Slovenia

June 2011 update

On 30th of May 2011 the instructions for connecting and operation of power plants of installed electrical capacity up to 10 MW as a part of the System Operating Instructions for the Electricity Grid (SOIEG) were published in the Official Journal of the Republic of Slovenia. The SOIEG should have been issued in June 2010 as originally planned. The instructions for connecting and operation of power plants of installed electrical capacity up to 10 MW do not reduce the number of steps to connect PV system with the electric grid but provide technical conditions about grid connection and clearly define steps leading to the connection of a PV system to the grid.

December 2010 update

In the past, only legal entities or private entrepreneurs could participate in the feed-in tariff support scheme. It was a problem for individuals that did not want to formally start an own business only to install a PV system on their rooftop. To change this situation, an amendment to the Energy Act was adopted and published in the Official Journal of Slovenia on the 8th of March 2010. Now the only disadvantage for individuals with no legal entities is the exclusion from the system of value added tax.

Until the end of September 2010, the various interpretations of the laws regarding building permits created a lot of uncertainty in the Slovenian PV market. Investors who were already in the process of installing the PV systems did not know whether or not they would need to obtain a building permit.  To obtain building permits takes a lot of time and the procedure represents an additional financial burden. The matter was resolved only after the amended Ordinance regarding the energy infrastructure was published in the Official Journal of Slovenia on the 24th of September 2010. The updated Ordinance establishes the conditions for the installation of PV systems and their connection to the electricity grid. PV systems up to 1 MW have been classified as simple devices for producing electricity, whose installation is considered as an investment and maintenance work for which there is no need of a building permit. As a condition for the installation without a building permit, there are specific requirements regarding how the investor must look after the PV system. The final provisions of the Ordinance also arrange that PV power plants installed without a building permit before the enactment of the amended Ordinance are also to be classified as simple devices for generating electricity and shall not be removed as long as they comply with the current regulatory requirements.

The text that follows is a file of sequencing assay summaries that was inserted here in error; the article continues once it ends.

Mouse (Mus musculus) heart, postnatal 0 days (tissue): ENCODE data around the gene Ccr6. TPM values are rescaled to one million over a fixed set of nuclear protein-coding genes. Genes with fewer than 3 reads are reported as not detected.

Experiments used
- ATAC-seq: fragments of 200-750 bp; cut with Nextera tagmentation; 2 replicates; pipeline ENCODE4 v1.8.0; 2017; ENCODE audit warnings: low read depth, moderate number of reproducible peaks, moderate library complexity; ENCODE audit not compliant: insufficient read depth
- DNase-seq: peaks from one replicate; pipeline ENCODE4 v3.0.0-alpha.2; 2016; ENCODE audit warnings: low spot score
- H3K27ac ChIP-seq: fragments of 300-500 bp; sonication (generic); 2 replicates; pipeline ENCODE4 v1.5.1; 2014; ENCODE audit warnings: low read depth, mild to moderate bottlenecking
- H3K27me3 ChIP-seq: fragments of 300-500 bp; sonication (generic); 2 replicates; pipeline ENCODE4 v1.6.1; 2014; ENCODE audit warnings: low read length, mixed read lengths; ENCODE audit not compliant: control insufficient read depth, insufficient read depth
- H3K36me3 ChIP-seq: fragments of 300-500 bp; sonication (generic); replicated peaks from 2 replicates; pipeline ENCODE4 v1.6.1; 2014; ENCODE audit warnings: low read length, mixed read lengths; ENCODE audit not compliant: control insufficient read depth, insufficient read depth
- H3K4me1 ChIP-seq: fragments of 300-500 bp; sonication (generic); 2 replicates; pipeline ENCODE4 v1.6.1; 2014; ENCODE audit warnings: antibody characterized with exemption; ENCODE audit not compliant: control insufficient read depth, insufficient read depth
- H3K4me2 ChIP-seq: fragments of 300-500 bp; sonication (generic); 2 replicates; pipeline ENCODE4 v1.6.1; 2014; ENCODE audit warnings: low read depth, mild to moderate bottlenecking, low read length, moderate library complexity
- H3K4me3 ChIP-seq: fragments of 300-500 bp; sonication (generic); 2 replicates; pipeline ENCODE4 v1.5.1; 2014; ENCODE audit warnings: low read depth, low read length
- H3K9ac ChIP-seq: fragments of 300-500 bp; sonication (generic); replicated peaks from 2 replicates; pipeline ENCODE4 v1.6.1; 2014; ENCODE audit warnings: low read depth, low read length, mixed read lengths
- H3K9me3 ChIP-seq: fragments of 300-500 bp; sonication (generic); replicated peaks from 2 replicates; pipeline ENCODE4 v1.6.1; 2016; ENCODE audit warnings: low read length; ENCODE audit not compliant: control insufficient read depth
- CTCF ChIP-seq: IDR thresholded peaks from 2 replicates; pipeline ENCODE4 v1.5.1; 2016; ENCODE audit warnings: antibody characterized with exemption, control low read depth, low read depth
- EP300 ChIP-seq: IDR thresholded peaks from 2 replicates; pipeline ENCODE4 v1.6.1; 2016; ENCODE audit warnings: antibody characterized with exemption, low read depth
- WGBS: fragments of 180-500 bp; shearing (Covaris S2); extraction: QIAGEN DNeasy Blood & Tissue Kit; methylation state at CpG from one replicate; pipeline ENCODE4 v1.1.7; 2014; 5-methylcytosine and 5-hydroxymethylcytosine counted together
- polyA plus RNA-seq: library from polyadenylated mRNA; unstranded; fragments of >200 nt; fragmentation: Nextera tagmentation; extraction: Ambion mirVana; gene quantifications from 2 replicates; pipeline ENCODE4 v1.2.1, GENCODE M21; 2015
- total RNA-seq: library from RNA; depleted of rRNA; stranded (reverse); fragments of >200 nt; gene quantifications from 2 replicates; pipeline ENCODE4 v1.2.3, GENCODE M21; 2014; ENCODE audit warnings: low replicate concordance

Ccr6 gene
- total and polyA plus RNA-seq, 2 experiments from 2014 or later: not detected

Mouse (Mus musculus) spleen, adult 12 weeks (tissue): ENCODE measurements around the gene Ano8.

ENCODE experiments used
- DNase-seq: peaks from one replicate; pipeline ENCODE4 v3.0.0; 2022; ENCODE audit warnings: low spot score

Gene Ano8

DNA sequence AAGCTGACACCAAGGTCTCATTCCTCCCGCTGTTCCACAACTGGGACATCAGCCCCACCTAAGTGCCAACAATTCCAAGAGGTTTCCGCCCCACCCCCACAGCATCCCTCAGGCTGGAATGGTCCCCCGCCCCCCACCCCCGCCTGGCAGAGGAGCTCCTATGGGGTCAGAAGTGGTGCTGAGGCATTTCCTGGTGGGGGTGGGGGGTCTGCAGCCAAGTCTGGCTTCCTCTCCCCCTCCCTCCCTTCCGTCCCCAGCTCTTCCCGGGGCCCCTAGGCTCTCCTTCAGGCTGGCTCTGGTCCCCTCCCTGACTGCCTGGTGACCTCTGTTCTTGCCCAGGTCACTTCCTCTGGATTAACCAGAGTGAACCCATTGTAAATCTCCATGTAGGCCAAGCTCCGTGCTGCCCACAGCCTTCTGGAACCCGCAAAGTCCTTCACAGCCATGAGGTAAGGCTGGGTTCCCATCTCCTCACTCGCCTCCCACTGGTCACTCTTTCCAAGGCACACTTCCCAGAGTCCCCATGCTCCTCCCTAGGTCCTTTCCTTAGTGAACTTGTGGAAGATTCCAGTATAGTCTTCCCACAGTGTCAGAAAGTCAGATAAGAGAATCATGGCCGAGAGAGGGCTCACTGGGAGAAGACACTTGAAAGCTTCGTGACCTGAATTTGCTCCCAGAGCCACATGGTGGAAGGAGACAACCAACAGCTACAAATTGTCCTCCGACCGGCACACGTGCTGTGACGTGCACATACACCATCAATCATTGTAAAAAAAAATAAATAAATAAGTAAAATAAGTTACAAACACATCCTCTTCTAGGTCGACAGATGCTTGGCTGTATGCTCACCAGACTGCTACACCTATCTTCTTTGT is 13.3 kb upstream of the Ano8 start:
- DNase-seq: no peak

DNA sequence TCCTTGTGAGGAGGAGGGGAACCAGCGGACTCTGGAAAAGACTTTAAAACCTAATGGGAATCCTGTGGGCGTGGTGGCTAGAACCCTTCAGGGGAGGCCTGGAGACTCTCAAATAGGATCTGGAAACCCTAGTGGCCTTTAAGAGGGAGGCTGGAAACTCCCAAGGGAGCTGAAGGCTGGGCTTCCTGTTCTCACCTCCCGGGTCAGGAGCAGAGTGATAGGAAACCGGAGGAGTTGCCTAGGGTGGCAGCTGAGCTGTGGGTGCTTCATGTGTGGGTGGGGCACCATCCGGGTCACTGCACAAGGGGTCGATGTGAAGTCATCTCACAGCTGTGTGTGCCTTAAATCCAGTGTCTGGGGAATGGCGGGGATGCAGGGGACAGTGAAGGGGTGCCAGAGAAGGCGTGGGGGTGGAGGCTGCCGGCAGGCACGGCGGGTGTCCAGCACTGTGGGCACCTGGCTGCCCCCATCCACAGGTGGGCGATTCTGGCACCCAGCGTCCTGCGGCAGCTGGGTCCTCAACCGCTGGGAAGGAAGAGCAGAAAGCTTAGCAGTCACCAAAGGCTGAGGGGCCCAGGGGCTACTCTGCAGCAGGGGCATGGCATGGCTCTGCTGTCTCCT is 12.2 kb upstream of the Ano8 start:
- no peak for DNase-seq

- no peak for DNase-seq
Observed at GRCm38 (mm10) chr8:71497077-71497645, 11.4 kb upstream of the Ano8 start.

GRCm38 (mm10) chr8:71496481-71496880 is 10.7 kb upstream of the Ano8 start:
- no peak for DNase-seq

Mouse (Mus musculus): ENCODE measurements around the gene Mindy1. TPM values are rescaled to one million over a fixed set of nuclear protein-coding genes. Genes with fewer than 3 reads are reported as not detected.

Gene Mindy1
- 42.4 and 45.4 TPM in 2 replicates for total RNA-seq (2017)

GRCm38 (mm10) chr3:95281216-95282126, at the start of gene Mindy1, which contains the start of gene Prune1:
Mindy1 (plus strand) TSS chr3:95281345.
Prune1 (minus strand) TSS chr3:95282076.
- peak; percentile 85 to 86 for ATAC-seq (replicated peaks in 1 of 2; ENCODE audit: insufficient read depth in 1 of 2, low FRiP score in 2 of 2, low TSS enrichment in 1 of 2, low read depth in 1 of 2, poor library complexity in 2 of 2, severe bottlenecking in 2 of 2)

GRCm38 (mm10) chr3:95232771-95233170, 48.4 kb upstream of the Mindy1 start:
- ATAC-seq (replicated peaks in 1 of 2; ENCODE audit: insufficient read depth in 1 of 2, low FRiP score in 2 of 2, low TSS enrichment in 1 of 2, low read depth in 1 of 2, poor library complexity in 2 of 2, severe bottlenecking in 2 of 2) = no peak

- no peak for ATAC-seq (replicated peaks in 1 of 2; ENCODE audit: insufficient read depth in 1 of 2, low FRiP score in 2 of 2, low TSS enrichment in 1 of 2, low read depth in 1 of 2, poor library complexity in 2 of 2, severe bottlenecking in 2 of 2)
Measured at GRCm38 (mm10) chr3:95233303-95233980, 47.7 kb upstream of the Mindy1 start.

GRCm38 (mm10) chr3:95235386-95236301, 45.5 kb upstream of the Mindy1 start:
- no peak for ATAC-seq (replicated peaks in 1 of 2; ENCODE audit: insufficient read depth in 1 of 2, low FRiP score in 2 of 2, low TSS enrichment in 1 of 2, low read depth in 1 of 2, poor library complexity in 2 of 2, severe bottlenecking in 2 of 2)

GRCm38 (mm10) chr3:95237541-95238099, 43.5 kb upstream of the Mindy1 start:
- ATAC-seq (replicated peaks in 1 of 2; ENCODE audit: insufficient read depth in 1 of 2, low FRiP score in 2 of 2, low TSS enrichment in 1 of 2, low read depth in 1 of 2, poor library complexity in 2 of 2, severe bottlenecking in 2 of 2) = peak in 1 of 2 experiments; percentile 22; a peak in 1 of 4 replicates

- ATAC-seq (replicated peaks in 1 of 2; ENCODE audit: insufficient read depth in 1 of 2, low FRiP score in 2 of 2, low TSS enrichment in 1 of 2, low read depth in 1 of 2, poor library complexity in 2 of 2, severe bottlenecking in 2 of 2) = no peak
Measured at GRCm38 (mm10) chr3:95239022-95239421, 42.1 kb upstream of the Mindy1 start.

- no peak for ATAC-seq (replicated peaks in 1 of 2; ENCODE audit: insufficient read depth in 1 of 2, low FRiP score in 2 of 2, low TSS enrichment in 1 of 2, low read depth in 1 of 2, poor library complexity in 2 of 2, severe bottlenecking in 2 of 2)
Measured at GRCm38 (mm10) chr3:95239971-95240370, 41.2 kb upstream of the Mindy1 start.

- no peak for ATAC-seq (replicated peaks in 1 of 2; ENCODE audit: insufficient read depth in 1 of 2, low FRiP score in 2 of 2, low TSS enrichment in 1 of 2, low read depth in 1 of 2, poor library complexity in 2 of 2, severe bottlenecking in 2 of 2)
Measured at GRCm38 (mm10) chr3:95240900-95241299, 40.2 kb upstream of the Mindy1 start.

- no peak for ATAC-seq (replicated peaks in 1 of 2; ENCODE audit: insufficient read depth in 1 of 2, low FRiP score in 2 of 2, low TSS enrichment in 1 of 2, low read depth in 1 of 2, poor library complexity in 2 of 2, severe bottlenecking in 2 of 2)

In the year 2010 many banks launched tailor made credit offers for the investors. Based on the feed-in tariff support scheme, financial institutions consider the investments in solar power plants as very safe.